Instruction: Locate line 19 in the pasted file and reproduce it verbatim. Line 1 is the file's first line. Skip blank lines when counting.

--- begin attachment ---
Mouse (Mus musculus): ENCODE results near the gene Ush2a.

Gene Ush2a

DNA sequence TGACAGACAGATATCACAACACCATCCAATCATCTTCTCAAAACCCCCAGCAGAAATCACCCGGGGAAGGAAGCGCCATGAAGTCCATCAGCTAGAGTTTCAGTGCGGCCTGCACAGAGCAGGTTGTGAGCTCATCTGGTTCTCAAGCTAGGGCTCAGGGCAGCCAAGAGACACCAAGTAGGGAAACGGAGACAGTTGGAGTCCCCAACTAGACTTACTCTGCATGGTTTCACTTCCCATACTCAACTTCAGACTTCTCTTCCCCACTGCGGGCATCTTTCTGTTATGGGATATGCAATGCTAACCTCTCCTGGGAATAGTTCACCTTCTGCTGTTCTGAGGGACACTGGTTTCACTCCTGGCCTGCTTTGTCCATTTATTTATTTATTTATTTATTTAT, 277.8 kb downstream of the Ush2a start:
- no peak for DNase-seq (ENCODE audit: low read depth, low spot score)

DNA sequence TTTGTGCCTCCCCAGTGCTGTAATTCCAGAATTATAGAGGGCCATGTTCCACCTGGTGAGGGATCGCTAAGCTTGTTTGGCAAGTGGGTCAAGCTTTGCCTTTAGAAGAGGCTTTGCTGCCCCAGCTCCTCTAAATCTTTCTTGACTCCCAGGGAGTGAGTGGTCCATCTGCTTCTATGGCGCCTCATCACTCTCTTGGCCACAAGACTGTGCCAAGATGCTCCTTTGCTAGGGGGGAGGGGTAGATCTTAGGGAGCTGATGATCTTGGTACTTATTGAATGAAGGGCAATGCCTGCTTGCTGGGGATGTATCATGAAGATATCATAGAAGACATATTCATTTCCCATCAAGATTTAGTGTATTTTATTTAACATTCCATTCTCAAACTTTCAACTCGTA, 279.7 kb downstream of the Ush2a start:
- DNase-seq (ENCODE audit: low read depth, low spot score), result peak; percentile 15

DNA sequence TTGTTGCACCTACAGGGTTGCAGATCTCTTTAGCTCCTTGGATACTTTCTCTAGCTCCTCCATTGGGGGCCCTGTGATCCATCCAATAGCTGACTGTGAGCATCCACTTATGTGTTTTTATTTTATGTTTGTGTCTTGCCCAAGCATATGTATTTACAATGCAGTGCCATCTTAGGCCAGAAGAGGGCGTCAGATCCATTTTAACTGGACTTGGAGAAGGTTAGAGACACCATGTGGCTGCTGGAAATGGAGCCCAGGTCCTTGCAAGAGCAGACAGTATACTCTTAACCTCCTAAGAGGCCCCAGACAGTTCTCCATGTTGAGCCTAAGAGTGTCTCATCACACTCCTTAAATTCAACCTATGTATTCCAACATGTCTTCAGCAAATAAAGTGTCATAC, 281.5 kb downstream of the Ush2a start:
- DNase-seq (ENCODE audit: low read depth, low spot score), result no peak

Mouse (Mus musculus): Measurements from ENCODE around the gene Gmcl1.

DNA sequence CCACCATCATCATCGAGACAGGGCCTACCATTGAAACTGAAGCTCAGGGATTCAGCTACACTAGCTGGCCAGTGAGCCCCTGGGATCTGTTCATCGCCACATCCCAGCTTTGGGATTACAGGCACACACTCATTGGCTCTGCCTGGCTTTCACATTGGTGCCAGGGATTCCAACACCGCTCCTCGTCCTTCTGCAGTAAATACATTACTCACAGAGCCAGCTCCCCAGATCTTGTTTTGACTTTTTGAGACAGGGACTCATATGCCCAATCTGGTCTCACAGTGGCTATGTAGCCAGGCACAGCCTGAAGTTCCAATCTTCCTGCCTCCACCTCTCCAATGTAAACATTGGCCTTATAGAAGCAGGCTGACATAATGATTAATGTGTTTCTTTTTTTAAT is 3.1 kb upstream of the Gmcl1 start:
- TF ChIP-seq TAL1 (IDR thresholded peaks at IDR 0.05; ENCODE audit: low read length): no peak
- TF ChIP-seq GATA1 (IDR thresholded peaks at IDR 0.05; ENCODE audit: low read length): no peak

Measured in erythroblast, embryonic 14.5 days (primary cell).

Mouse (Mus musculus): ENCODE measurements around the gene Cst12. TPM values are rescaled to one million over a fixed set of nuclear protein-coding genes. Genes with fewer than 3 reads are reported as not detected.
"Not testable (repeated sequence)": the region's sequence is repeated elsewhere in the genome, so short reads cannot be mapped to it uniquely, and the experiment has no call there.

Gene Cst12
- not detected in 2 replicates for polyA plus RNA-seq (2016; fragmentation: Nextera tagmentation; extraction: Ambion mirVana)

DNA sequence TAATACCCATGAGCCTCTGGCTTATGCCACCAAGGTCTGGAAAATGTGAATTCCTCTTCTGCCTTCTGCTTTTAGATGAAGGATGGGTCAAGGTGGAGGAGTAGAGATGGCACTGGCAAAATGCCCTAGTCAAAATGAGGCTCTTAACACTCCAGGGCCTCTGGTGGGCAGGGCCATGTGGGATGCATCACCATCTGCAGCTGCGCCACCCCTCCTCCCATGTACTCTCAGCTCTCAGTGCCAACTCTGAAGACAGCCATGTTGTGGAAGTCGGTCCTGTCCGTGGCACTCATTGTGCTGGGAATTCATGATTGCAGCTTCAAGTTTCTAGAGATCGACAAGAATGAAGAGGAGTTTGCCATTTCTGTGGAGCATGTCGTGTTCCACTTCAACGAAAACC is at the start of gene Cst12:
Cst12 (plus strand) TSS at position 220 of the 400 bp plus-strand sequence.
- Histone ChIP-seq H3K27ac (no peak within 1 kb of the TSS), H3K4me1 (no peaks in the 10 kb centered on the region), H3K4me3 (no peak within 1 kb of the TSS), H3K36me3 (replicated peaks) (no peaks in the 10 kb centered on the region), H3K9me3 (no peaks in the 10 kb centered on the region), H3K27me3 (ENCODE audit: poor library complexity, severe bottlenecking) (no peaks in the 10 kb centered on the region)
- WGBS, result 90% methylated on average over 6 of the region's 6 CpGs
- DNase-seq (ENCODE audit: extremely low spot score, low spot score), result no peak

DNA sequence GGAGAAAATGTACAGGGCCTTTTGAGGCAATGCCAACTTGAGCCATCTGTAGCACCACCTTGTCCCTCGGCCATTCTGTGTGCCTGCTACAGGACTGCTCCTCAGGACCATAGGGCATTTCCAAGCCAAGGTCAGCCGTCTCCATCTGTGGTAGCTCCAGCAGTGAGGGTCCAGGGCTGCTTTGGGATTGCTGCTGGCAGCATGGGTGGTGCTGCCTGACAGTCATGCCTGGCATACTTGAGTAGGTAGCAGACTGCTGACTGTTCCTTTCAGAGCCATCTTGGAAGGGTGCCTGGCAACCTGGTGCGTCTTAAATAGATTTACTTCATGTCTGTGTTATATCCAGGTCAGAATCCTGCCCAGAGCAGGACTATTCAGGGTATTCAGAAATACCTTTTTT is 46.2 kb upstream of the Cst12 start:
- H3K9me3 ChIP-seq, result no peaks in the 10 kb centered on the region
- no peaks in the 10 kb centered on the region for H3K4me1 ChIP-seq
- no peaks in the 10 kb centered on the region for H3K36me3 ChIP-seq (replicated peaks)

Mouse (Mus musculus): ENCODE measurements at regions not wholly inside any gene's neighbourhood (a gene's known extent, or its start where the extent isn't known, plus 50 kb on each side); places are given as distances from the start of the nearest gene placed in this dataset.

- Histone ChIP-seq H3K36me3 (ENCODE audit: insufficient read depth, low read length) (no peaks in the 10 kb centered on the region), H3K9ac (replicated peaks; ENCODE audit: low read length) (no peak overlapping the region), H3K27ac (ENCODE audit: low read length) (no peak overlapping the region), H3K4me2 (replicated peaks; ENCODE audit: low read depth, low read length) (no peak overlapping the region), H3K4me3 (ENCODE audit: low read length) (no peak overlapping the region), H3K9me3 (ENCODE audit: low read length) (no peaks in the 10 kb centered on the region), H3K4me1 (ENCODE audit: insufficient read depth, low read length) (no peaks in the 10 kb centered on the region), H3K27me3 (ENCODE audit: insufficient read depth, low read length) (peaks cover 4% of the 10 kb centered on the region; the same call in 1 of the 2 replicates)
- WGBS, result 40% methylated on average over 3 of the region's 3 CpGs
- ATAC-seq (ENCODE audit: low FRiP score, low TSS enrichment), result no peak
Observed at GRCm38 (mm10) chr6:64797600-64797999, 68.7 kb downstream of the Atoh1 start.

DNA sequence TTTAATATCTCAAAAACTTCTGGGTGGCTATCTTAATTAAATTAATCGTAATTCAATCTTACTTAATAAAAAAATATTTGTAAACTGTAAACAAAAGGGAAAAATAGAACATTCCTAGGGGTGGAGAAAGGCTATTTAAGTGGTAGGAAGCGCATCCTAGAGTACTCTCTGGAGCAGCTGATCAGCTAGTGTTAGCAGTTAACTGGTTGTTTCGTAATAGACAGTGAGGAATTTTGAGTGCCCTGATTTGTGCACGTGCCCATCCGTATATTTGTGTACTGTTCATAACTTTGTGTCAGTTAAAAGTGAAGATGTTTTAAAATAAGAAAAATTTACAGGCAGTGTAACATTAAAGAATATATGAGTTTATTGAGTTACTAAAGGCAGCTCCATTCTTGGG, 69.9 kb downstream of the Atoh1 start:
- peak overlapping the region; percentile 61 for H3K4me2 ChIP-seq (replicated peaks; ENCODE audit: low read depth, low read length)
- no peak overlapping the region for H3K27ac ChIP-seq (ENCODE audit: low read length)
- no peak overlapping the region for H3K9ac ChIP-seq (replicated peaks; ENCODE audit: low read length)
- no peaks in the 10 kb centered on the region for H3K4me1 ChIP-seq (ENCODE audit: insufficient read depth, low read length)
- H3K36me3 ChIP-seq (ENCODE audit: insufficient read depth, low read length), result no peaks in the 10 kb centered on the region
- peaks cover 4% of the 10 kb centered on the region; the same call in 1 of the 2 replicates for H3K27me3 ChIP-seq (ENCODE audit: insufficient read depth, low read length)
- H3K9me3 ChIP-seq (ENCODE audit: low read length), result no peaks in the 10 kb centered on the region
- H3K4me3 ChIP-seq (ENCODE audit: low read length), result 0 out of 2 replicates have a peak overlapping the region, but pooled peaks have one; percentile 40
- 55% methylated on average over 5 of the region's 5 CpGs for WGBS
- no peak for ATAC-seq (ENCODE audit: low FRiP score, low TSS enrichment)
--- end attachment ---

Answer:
Cst12 (plus strand) TSS at position 220 of the 400 bp plus-strand sequence.